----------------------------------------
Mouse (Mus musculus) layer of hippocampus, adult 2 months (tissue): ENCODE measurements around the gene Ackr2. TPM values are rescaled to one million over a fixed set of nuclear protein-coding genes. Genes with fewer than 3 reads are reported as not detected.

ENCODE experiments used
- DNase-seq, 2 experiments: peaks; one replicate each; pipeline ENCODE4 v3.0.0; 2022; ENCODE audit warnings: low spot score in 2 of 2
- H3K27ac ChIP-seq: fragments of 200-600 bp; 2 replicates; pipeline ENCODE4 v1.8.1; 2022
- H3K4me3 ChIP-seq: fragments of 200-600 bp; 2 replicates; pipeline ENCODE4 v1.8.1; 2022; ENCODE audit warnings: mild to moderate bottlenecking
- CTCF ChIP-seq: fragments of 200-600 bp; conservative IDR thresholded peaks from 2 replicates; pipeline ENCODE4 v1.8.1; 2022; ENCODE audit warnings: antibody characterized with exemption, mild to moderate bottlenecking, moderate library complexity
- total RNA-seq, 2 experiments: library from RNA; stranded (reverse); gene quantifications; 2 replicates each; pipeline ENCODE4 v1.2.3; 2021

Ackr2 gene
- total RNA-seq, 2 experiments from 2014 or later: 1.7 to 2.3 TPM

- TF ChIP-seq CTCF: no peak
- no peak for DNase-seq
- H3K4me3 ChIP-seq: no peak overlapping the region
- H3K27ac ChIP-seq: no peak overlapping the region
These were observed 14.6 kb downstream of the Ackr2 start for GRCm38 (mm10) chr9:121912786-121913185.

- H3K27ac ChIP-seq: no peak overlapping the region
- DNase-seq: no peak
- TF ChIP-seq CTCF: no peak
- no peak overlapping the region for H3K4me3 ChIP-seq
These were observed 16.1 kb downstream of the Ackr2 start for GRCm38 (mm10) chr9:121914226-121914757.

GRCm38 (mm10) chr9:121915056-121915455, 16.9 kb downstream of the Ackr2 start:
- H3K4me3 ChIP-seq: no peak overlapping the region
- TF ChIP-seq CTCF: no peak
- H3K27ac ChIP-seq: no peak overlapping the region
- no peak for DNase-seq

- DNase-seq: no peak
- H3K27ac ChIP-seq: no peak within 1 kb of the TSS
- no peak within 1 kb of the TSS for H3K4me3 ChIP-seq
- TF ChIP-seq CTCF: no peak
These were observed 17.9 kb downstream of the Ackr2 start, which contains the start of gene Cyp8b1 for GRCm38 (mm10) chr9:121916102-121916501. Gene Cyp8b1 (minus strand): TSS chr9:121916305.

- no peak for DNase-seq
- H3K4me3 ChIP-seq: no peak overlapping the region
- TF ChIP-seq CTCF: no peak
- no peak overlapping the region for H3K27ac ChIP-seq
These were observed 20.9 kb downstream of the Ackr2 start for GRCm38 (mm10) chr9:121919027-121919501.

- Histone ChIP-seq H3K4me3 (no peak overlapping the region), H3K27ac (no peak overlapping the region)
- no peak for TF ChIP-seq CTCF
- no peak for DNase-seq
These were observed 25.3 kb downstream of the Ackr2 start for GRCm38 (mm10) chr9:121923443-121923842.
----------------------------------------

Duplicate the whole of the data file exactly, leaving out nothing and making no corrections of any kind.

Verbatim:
Mouse (Mus musculus) layer of hippocampus, adult 2 months (tissue): ENCODE measurements around the gene Ackr2. TPM values are rescaled to one million over a fixed set of nuclear protein-coding genes. Genes with fewer than 3 reads are reported as not detected.

ENCODE experiments used
- DNase-seq, 2 experiments: peaks; one replicate each; pipeline ENCODE4 v3.0.0; 2022; ENCODE audit warnings: low spot score in 2 of 2
- H3K27ac ChIP-seq: fragments of 200-600 bp; 2 replicates; pipeline ENCODE4 v1.8.1; 2022
- H3K4me3 ChIP-seq: fragments of 200-600 bp; 2 replicates; pipeline ENCODE4 v1.8.1; 2022; ENCODE audit warnings: mild to moderate bottlenecking
- CTCF ChIP-seq: fragments of 200-600 bp; conservative IDR thresholded peaks from 2 replicates; pipeline ENCODE4 v1.8.1; 2022; ENCODE audit warnings: antibody characterized with exemption, mild to moderate bottlenecking, moderate library complexity
- total RNA-seq, 2 experiments: library from RNA; stranded (reverse); gene quantifications; 2 replicates each; pipeline ENCODE4 v1.2.3; 2021

Ackr2 gene
- total RNA-seq, 2 experiments from 2014 or later: 1.7 to 2.3 TPM

- TF ChIP-seq CTCF: no peak
- no peak for DNase-seq
- H3K4me3 ChIP-seq: no peak overlapping the region
- H3K27ac ChIP-seq: no peak overlapping the region
These were observed 14.6 kb downstream of the Ackr2 start for GRCm38 (mm10) chr9:121912786-121913185.

- H3K27ac ChIP-seq: no peak overlapping the region
- DNase-seq: no peak
- TF ChIP-seq CTCF: no peak
- no peak overlapping the region for H3K4me3 ChIP-seq
These were observed 16.1 kb downstream of the Ackr2 start for GRCm38 (mm10) chr9:121914226-121914757.

GRCm38 (mm10) chr9:121915056-121915455, 16.9 kb downstream of the Ackr2 start:
- H3K4me3 ChIP-seq: no peak overlapping the region
- TF ChIP-seq CTCF: no peak
- H3K27ac ChIP-seq: no peak overlapping the region
- no peak for DNase-seq

- DNase-seq: no peak
- H3K27ac ChIP-seq: no peak within 1 kb of the TSS
- no peak within 1 kb of the TSS for H3K4me3 ChIP-seq
- TF ChIP-seq CTCF: no peak
These were observed 17.9 kb downstream of the Ackr2 start, which contains the start of gene Cyp8b1 for GRCm38 (mm10) chr9:121916102-121916501. Gene Cyp8b1 (minus strand): TSS chr9:121916305.

- no peak for DNase-seq
- H3K4me3 ChIP-seq: no peak overlapping the region
- TF ChIP-seq CTCF: no peak
- no peak overlapping the region for H3K27ac ChIP-seq
These were observed 20.9 kb downstream of the Ackr2 start for GRCm38 (mm10) chr9:121919027-121919501.

- Histone ChIP-seq H3K4me3 (no peak overlapping the region), H3K27ac (no peak overlapping the region)
- no peak for TF ChIP-seq CTCF
- no peak for DNase-seq
These were observed 25.3 kb downstream of the Ackr2 start for GRCm38 (mm10) chr9:121923443-121923842.